Counted canvas needlepoint is stitched from a chart starting from a blank canvas. So learning to read a chart and diagrams is essential!
Most counted canvas needlepoint charts include a master chart or overall graph. This is the roadmap for the project. A master chart shows every stitch used in the project in relation to the other stitches.
The master chart can be difficult to navigate if that was the only instruction for stitching. But most counted canvas projects include specific instructions, including where to start the project, such as 3″ from the upper left corner or in the center of the canvas. The grid lines on the chart represent the canvas threads, one line for each thread. Count the grid lines to see how many each stitch covers, then count the canvas threads to get the right stitch size.
Most of the time the charts will have graphic illustrations of each stitch, and you can see the different stitches on the master chart. The instructions will include a diagram of each stitch.
Generally the stitch diagrams are very detailed, with numbers at the ends of the stitches and arrows indicating stitch direction. If the diagram has odd numbers at one end of each stitch and even numbers at the other ends, bring the needle up at the odd numbers and down at the even numbers. If there is only one number at the end of a stitch, bring the needle up at the number and follow the direction of the arrow for where to end the stitch. The diagram is counted just like the master chart, one grid line for each canvas thread. Sometimes the diagrams include a representation of canvas threads, sometimes they don’t, but they are counted just the same – one line for each canvas thread.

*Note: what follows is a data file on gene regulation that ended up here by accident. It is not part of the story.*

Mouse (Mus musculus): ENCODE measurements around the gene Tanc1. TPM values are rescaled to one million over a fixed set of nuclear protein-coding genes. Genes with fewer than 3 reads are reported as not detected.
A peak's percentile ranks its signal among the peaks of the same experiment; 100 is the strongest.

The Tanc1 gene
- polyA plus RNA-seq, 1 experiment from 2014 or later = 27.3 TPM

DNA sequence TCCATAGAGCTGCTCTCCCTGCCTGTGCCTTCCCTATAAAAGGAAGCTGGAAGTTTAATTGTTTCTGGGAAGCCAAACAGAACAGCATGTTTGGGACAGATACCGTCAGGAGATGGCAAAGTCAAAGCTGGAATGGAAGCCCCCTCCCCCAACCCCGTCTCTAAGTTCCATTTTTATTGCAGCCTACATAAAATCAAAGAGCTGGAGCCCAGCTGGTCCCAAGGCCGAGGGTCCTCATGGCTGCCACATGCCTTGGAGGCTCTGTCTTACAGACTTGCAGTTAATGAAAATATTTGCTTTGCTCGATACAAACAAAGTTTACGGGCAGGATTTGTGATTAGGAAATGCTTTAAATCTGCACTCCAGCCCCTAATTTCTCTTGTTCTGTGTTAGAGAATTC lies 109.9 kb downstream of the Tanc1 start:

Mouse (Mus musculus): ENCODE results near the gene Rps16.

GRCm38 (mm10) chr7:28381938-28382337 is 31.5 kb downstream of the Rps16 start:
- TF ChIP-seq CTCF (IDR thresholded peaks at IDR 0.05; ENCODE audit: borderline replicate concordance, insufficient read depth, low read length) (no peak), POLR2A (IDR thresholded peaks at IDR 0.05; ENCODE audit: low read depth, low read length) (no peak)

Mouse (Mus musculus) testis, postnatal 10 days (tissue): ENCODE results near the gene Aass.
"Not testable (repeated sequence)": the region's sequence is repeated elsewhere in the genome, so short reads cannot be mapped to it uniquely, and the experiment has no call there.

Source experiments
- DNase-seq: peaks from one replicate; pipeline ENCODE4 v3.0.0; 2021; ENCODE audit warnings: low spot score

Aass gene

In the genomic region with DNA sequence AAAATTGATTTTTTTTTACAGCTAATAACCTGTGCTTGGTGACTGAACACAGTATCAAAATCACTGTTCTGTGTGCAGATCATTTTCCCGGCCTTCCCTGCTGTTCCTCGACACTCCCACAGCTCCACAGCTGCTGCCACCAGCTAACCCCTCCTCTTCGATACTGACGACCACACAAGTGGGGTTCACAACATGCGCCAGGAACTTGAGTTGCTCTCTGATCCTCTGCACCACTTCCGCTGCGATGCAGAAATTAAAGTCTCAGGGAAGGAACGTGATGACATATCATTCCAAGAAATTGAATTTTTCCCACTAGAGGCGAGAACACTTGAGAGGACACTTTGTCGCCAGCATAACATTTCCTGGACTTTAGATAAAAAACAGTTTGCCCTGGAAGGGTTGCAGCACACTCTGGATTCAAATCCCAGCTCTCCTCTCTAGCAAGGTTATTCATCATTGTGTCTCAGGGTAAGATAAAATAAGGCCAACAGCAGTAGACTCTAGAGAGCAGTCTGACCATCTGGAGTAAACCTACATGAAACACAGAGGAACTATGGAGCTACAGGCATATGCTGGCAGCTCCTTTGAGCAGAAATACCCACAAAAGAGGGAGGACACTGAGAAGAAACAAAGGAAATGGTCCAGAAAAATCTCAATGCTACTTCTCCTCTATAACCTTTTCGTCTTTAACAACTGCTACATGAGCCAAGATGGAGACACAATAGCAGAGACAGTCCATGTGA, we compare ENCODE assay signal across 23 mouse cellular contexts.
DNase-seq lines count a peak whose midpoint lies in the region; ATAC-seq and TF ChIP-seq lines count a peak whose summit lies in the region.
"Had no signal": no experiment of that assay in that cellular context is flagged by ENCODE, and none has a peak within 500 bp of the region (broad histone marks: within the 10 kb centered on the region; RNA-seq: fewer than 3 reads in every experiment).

For example, in this diagram the stitch covers four canvas threads vertically and four canvas threads horizontally. Bring the needle up at 1, count four canvas threads vertically and four horizontally, and put the needle down at 2. Follow the rest of the diagram until the stitch is complete.
You should be able to see on the master chart if the stitches share holes with each other or are separated by an empty canvas thread. In this example, the stitches share holes so that on the canvas the stitches cover the canvas with no empty threads.
In this example there is an empty canvas thread between one stitch and the other stitches.
With a little practice you’ll be able to interpret master charts and stitch diagrams with ease, until it becomes second nature when stitching counted canvas needlepoint.